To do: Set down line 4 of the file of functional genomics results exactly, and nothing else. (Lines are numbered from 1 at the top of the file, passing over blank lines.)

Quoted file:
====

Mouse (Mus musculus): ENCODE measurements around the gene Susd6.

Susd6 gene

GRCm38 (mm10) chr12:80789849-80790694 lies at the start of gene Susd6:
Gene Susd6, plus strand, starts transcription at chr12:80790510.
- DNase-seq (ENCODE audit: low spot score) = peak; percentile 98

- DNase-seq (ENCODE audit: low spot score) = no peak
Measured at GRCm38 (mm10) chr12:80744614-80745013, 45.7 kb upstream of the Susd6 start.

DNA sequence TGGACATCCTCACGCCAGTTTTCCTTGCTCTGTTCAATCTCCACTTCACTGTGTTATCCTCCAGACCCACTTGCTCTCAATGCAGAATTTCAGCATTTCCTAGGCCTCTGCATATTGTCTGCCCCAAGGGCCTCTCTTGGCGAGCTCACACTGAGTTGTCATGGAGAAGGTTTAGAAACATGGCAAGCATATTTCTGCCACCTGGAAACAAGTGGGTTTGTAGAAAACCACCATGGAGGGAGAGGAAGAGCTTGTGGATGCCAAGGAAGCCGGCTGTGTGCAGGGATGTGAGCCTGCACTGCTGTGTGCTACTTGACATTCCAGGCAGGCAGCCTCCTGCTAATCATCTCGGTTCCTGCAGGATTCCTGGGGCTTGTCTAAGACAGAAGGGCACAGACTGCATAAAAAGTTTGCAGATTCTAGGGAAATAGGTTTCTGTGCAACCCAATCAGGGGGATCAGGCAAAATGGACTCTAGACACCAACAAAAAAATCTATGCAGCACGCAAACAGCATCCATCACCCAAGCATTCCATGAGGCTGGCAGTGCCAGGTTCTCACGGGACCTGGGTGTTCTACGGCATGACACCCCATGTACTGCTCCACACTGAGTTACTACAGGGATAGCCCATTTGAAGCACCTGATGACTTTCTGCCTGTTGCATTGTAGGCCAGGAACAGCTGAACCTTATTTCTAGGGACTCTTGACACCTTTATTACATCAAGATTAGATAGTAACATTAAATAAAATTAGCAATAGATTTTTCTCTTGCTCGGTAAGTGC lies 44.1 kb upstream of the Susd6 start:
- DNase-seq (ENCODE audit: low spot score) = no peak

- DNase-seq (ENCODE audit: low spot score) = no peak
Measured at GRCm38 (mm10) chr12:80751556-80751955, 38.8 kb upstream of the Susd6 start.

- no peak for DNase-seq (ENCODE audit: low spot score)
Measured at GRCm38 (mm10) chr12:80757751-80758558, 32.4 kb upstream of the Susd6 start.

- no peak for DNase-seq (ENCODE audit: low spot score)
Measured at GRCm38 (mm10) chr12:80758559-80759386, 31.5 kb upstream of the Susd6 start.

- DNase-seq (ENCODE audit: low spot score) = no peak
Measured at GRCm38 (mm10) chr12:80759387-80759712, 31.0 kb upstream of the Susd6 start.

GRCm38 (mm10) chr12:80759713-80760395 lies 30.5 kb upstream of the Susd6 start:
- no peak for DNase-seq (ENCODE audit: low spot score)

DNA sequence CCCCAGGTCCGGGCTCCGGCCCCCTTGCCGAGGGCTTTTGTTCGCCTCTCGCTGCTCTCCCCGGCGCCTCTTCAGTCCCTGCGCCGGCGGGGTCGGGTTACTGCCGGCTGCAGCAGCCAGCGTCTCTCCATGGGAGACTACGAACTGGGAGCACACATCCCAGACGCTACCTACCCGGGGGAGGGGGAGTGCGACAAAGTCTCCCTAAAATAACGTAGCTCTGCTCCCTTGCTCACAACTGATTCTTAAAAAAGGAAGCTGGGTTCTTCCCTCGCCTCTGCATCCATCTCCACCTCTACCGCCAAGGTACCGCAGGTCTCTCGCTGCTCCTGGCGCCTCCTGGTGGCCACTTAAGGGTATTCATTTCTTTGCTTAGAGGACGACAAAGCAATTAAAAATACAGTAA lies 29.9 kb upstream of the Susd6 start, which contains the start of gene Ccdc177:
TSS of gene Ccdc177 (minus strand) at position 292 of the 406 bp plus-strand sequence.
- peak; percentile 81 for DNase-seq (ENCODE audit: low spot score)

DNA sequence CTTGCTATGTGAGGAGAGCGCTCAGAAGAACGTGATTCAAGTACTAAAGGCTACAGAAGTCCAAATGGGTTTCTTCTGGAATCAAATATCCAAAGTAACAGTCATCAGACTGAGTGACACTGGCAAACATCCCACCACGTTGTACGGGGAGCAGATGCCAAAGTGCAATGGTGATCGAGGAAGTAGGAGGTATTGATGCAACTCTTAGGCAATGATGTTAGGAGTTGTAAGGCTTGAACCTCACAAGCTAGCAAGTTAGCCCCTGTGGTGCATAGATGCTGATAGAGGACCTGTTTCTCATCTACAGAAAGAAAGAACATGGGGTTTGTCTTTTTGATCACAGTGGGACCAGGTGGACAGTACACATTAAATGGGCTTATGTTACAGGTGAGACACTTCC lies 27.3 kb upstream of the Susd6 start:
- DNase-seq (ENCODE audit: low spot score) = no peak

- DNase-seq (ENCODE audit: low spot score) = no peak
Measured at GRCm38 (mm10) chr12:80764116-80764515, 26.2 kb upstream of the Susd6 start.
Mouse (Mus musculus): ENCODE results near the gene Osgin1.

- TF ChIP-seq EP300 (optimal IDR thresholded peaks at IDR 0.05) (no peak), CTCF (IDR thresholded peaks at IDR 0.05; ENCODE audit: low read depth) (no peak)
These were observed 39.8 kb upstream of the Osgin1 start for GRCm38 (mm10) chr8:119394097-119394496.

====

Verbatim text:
Gene Susd6, plus strand, starts transcription at chr12:80790510.